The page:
In the month of June, in the octave of St. Peter and Paul, they at last decided to deprive him of his life, if he did not yield. In the church of St. Paul, the principal one of that city, they placed in a spot in the middle of the church which was surrounded by planks some chairs and a table on which were laid his vestments, that he might be despoiled of the dignity of priesthood. Then the Hungarian king, having on his head the golden imperial crown, sat down on his splendid throne between two princes ; Prince Hanus, the younger sat at his right holding in his hand the golden apple with a cross as emblem of his dignity. Another prince was at his left holding aloft a bare sword. When they led Master John Hus out of prison, he was so weak that his bones clang to his skin, because of the many illnesses from which he had suffered in prison. Master John Hus bowed down before the body of God (on the altar) and prayed, but to the people he only showed his respect by (bowing) his head. For it is written thus: Before God humble your heart, but before the great and the prince bend your head; and he (Hus) stood before them, folding his hands, and from his right foot the fetters had not yet been struck off. One of the assembly arose and spoke saying: This assembly which has met by order of the Holy Ghost bids thee to allow thyself to be instructed. Master John answered: I still beg for instruction, but up to the present time I have received none. I am ready to die for that which I have preached in accordance with the holy prophets, the holy scriptures, the words of the holy apostles, the fathers of the church and the holy martyrs, for better doctrine have I none. Oh, you have summoned me (before your tribunal) and oppress me unrighteously with your might; but I summon you all in a century before the Lord God. Then immediately the sprang up and said: John Hus, obdurate heretic, this will not avail thee: thou wilt not escape from our hands. Master John Hus answered and spoke: It is indeed a fine holy council; three hundred harlots have followed it (come with it). Your earthly God you once called the Pope, Balthasar XXIII., saying that he was an earthly God (God upon earth) and could not sin. But when by divine permission the secular power seized him you confessed that he was an evil sinner and simonist, the worst of heretics, and you hold him in the Castle of Gottlieben; and what this council did in summer, that will be known when winter comes; they will fly away like storks, and their enactments will be vain. He then looked at the King of Hungary, and spoke saying: King, that for which thou strivest thou shalt not obtain, for through thy miserable artifices thou shalt lose thy life; that for which thou strivest thou shalt not obtain. Thou wilt be neither Roman Emperor nor King in Bohemia. Hearing this the Hungarian king blushed with shame and hung down his head; then they immediately read out some articles against him (Hus) according to the deposition of some witnesses mentioned above or mentioned afterwards, and they said: For this we have (as witnesses) two canons of the Vysehrad, two of the castle (Hradcany), two masters of the University of Prague, two aldermen of the old town, that thou didst say in one of thy sermons that the mother of God is like any other woman. And bursting into tears and protesting, he said: Far be this from me, miserable and weak man. Of the Virgin Mary I believe and hold that from the beginning she was a pure virgin, that after the birth she remained a pure virgin and that she remained without any corruption of her body. I believe also that she was raised to heaven, and that she is the highest person in heaven and therefore above the angels, above the prophets, above the apostles, above the martyrs. After he had professed his faith about the mother of God, he immediately ended. Then they spoke saying: Obdurate heretic, deserving to be condemned, sentenced to death and sent to hell, thou hast said: When a priest consecrates the body of God, raises it to his head and lays it on the corporal there does not remain only material bread, that is to say it in Latin, panis materialis vel substantialis. And bursting into tears and protesting he said: Far be this from me, miserable and weak man. This do I believe and hold, concerning the body of God, when an ordained priest according to regulations approaches the altar piously and says the words (of consecration), there immediately remains the whole body of Christ, born of the Virgin Mary, martyred on the cross and now sitting on the right hand of God Father, the Almighty, as long as the sacrament (the holy wafer), its whiteness and roundness, are at all visible. Concerning the third article the witnesses said: Hear, obdurate heretic, deserving to be condemned, thou hast said that thou art the fourth person of the Holy Trinity (sic). Protesting he said: Far be this from me, miserable and weak man, that I should think so unwisely. This do I believe and hold concerning the Holy Trinity. I declare—and for this I am ready to die—that the three names, the three persons are one, one power, that is the Father, the Son, and the Holy Ghost; these three are one without difference, and I by no means add a fourth to them. Then they brought a paper crown, yards in height, on which three devils were painted in black. Seeing it Master John Hus took it in his hands and placed it on his head. And he said: Oh, crucified Jesus, meek lamb, Thou hast received a crown of thorns, bloody and piercing to the brain on Thy sacred head, for the sake of me, sinful one, and I now take on me this soft and light crown for Thy truth and because of my earthly sins that I may timely escape them. Then immediately they brought a chain and Master John Hus spoke saying: Oh, crucified Jesus, meek lamb, Thou wert by the bishops of the old law bound during a whole night, mocked and imprisoned. This light chain I gladly receive for Thy truth; then immediately the bishops spoke, saying: Wrongly hath this heretic enjoyed the dignity of priesthood, without permission of the Roman church hath he preached God’s word, he hath dared to say mass. Therefore let his priestly dignity be destroyed, let his tonsure be shaved off as if he were a madman; others said, let it be cut out with knives! And he (Hus) smiling, spoke and said: Oh, how quickly the bishops of the old law agreed about the scoffing and mocking of my dear Lord, and ye cannot agree about me, miserable and weak man. Forgive them, oh God, for they know not what they do. Answering him the Cardinal of Cambray spoke saying : Sufficiently, Hus, hast thou screamed in the city of Prague, leading the common people to error and heresy, therefore wilt thou not be allowed to do so here. Then they immediately dress him in mass-vestments, place him for derision in their midst before the high altar, put a silver chalice with a paten in his hand and speak saying: Oh accursed Judas, who hast deserted the peaceful ranks of this holy assembly, and hast gone out to join the ranks of the Jews, we take to-day from thee the chalice in which thou hast offered up the blood of Christ for the forgiveness of sins, and thy soul with thy lord devils we send to damnation. Answering them, Master John Hus said: And I hope that I will to-day drink of the chalice in the heavenly kingdom with the martyrs and the Lord Christ. You commend my soul to the devil, but I commend it to the Lord Christ. Then they took from him the mass-vestments, and placed him in their midst. Then immediately the Bishop of Lodi who was called (a) monk stood on a chair and preached a sermon on heresy, taking (for his text) the words of St. Paul in the eleventh chapter of the Epistle to the Romans, “because of unbelief they were broken off.” The body of John Hus, the unbeliever (the bishop said) is worse than the body of Judas, for Judas, having betrayed the Lord Jesus, thus helped all men to salvation, but this man has committed a greater sin than Judas by contaminating the holy Roman church. Therefore hath the spiritual hand nothing more to do with him, and surrenders him to the temporal hand, that the temporal hand may purify his errors and heresies by the flames of death. Then they immediately begin to burn some little books, similar to his (books) and condemn them for heresy. Master John Hus answered and said: How could you condemn my Bohemian writings, and disparage them, as being heretical, as you had not read them! even had you wished it, you would have been unable to do so, for there were here (men of) many nations, Hungarians, Germans, Italians, Frenchmen, Englishmen, and (men of) other nations. Except , Bishop of Litomysl, none could understand (the Bohemian writings); for he is a Bohemian. Then Master John Hus recited an offertory which is usually sung at mass saying: Arise, Lady Mother, queen of heaven, beg of your son good things for us; then as he had learnt German in prison he spoke to the common people saying: Thus do I believe and hold with regard to the intercession of the Virgin Mary. Then the common people began to whisper among themselves: “This man professes good things, he should not die, if he acted thus in Bohemia.” Remarking this the King of Hungary with his instigators, his (Hus’s) bitterest enemies, spoke saying: Perhaps he will lead astray the common people by his fine speeches to (believe) his errors and heresies, and he ordered the beadles and constables to whip the common people away from him with whips and clubs. Meanwhile he (the king) himself rises with the executioners, bishops and prelates, and he orders Prince Hanus, Lord of Klem the younger to rise and hand him (Hus) over to the executioner. Prince Hanus, Lord of Klem, the younger, gave the golden apple with the cross, the emblem of his dignity, to another prince and handed him (Hus) over to the executioner. Then while twelve bishops read holy prayers, Master John Hus professed the common faith (saying): Thus do I hold and believe concerning the common Christian faith; and they led him out by the gate (on the road to) the Gottlieben Castle, where the road runs close to the Rhine, and they drive a wooden stake deep into the earth. Seeing this, Master John knelt down and prayed saying: Lord God, deign, I beg you, to grant me your holy help while I end my life on this couch. The crown falls from his head, and he, seeing the three devils painted on it, smiles, saying: These will not harm me, for I fear not the powers of hell. Then one of the masters said: Always have heretics the habit of smiling, be their fate ever so evil. Place again, master, on his heretical body that crown, that he may die separated from the wholesome heart of the holy church. One standing near said : Let a confessor be given to this man. But he (Hus) said that he had already secretly confessed in prison and that it was therefore not necessary now. Then a priest on a fine horse and clad in red silk (said): It is not seemly to give to a heretic the sacrament of the holy church, let him die like a dog! Then he begged that his gaolers might be allowed to approach him. He thanked them and having blessed them he said : Your reward will be the Lord God in the hour of your death. Then the executioner bound him, standing, to the stake, with one chain round his head, another round the middle, and a third round his feet, and he surrounded his body with dry faggots of vine up to his chin. Then Prince Hanus, Lord of Klem the younger, and the Count of Puphaim (Pappenheim), the imperial marshal spoke, saying: Recant, and save your life, or let some small child recant for you. Answering, Master John Hus said: As my lips have since my childhood never intentionally lied, assuredly the mouth of another will not lie for me. They then waved their hands asunder (as a signal to the executioner) and went away, saying: Burn, master, thou art obdurate in thy heresy, it is sure that thou wilt not give way. When the executioner set fire (to the stake) a great flame with smoke arose. Master John Hus cried out to God with great confidence and said: Christ, son of the living God, have mercy on me, sinner. Then taking a hymn of the holy David in the psalter, he sang one psalm, saying: Lord God Almighty, according to thy great and manifold compassion, have mercy on me, sinner. Then he still moved his lips, saying the Lord’s prayer, and remained in the flames for the time you would take to go from the town of Prague across the bridge to the other side as far as the great church of the Virgin Mary; and then he gave up the ghost. Then the fire sank, the body was burnt down and only the stake remained standing. Then the Lord of Klem ordered three cart-loads of wood to be brought and the remains to be broken up into fragments, that the heretical Bohemians might not obtain possession of his bones and venerate them as relics. Then they threw his garments and the boots which he had worn in prison into the fire, roasted his heart on a pointed stake and turned everything, even his bones, into dust. Then they dig up the earth deeply load (the remains) on carts and, as the Rhine was near, scatter them in the water saying: Swim, Hus, to thy God. Then assembling the beadles he (the Count Palatine), gave them orders with a loud voice (saying): He who shall mourn over this heretic, or follow him, or hold to him, to him shall the same be done or worse, and then they all went their way.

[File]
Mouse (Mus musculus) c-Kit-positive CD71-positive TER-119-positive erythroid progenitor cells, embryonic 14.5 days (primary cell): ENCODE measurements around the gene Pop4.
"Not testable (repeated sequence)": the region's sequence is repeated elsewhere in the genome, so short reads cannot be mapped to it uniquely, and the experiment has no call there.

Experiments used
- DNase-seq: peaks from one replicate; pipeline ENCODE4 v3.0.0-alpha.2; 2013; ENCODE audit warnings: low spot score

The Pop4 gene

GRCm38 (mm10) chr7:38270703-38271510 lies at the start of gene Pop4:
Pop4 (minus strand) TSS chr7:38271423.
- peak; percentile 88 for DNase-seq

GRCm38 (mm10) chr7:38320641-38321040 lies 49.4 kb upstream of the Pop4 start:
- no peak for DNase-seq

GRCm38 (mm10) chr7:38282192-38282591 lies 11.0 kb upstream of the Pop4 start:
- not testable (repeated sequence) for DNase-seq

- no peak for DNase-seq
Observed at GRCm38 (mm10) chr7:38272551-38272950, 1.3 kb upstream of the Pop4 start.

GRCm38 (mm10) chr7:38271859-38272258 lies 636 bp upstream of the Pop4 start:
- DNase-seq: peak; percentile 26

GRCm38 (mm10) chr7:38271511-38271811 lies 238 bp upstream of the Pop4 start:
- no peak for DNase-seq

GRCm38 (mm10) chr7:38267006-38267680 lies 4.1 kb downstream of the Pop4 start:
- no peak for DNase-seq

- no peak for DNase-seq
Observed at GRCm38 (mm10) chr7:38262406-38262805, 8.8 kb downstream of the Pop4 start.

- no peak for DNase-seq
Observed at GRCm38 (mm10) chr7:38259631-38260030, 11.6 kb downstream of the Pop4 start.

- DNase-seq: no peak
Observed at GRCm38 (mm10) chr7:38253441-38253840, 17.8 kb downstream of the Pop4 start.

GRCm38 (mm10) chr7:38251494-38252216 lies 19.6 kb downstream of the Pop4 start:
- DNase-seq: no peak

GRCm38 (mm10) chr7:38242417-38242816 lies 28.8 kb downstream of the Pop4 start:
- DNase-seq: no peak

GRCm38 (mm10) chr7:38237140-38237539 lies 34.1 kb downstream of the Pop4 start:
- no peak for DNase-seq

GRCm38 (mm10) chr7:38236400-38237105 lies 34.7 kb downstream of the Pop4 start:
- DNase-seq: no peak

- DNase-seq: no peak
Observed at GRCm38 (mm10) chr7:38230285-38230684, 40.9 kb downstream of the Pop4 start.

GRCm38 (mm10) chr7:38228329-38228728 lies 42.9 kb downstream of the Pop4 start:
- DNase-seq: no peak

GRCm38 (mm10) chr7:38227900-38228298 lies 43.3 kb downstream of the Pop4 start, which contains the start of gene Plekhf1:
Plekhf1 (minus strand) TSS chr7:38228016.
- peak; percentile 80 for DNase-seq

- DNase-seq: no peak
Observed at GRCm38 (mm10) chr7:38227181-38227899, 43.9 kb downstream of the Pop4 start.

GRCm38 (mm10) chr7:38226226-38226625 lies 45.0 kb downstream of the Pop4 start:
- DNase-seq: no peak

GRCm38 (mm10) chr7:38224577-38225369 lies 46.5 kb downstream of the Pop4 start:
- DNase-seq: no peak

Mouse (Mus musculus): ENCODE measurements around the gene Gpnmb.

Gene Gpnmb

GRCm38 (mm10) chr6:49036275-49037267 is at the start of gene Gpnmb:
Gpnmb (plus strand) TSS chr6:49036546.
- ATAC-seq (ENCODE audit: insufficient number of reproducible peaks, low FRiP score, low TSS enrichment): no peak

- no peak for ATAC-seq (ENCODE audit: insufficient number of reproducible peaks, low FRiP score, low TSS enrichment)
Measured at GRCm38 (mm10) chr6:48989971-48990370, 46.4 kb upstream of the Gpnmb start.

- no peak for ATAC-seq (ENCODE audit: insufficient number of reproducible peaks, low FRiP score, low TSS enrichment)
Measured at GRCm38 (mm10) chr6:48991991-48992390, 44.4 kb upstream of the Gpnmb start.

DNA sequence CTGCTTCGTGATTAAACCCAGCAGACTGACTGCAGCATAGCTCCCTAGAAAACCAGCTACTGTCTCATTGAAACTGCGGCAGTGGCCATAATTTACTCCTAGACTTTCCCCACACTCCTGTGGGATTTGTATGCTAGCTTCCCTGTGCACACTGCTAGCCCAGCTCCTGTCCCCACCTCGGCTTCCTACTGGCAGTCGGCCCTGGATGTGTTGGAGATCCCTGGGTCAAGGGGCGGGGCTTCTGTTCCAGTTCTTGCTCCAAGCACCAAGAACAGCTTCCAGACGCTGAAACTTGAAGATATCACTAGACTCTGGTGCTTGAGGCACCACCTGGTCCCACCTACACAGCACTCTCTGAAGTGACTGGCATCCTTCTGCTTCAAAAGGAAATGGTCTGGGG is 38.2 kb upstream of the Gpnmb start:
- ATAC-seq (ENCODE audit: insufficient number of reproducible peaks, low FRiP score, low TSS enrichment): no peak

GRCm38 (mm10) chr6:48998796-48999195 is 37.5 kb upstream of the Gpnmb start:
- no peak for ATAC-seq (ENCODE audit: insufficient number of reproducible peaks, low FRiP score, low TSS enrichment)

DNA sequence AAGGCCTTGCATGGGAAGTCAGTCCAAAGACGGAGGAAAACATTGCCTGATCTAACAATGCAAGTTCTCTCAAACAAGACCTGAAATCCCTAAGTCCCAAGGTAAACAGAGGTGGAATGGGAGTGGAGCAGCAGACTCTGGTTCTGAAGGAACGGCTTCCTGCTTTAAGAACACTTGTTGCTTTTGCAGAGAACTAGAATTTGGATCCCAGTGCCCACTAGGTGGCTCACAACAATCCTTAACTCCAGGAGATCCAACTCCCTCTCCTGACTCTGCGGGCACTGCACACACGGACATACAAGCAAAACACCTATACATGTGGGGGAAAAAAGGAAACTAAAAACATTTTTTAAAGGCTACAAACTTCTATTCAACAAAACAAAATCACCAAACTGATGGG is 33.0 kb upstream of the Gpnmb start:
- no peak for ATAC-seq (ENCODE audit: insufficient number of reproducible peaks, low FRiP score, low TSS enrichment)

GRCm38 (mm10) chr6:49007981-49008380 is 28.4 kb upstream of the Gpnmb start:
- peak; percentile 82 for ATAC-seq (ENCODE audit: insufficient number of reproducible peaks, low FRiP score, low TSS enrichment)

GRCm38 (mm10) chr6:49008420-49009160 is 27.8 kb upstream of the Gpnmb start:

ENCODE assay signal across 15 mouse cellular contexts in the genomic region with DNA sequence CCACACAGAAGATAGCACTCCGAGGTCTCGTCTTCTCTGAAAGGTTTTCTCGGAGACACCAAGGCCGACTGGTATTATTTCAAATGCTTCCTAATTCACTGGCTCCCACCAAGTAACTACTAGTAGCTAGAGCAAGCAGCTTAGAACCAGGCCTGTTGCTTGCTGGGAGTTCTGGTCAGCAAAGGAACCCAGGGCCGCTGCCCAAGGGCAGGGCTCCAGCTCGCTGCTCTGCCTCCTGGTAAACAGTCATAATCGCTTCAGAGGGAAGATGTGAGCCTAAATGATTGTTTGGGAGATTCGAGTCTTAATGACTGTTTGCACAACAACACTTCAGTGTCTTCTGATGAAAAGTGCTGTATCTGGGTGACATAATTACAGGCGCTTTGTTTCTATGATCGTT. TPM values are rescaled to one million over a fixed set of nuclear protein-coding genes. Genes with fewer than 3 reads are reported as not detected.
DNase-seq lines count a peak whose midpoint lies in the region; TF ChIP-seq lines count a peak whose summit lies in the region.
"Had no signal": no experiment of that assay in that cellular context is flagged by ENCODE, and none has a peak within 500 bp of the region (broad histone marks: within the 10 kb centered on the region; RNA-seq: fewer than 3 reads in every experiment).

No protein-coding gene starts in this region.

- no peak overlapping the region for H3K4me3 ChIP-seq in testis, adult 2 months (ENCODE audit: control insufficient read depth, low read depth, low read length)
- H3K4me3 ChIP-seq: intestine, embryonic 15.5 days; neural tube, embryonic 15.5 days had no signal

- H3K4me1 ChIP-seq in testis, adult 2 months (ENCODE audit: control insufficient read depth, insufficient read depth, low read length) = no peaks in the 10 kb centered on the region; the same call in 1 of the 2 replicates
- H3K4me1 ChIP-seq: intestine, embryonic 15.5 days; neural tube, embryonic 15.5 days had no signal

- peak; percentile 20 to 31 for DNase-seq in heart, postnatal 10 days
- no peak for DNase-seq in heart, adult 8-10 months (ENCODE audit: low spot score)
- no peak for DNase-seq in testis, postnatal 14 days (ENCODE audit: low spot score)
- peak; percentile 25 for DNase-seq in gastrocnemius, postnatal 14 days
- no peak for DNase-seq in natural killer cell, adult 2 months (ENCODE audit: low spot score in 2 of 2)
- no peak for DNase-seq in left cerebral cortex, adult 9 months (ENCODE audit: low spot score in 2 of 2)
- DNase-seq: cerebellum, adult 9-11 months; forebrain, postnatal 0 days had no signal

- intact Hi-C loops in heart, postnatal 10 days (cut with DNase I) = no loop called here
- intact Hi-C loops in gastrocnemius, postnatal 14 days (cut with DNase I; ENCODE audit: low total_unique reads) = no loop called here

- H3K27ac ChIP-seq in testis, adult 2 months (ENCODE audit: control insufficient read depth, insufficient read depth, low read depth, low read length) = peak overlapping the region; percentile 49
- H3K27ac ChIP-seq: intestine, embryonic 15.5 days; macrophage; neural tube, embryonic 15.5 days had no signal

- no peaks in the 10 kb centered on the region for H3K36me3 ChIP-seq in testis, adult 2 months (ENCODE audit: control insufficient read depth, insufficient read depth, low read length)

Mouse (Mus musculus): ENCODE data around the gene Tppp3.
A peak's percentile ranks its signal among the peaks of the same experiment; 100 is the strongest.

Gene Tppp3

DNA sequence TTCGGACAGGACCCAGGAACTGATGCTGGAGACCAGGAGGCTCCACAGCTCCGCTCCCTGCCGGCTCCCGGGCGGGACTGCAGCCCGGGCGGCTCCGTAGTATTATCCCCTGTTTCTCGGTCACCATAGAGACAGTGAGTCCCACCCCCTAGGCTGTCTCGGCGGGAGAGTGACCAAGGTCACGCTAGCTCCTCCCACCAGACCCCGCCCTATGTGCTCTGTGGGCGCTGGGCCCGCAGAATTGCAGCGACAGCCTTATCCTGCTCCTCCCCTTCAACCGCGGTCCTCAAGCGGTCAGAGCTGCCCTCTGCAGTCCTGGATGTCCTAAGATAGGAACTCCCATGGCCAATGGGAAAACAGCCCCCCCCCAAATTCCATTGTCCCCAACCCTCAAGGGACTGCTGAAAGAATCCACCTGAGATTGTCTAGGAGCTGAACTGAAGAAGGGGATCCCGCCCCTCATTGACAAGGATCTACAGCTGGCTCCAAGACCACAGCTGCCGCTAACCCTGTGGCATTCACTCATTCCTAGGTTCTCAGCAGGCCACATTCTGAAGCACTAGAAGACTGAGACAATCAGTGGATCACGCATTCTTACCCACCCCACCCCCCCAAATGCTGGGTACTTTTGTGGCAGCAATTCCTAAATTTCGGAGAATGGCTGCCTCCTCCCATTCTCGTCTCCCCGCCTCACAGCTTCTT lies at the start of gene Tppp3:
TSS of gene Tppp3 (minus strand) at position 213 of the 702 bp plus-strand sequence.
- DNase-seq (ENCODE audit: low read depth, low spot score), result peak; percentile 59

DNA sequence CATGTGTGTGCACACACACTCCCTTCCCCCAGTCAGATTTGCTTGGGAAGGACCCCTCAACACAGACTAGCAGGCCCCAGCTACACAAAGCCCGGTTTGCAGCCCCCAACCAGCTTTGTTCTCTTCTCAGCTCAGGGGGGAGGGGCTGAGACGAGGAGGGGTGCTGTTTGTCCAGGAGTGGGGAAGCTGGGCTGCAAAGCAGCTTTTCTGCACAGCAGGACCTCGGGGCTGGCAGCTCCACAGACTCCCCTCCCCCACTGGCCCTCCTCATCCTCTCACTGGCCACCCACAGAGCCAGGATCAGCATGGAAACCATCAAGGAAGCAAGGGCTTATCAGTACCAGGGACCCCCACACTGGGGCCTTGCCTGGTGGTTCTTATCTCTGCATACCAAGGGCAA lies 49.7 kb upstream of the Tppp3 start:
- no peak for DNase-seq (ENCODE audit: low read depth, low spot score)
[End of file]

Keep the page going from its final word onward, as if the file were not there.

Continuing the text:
I have translated this curious document as literally as the rugged Bohemian of the original permitted. The document obviously dates from the time of the Hussite wars, and represents Hus as he appeared to the warriors of that period. The account of the martyrdom of the master is very similar to that of the eye-witness, Mladenovic. Greater stress is laid on the brutalities committed against Hus, and it is attempted—contrary to facts—to connect Hus very closely with the origins of utraquism. The writer was a Bohemian well acquainted with Prague—as is proved by his quaint allusion to the duration of the martyrdom of Hus. He had little knowledge of Germany, as is proved by various mistakes concerning German personalities.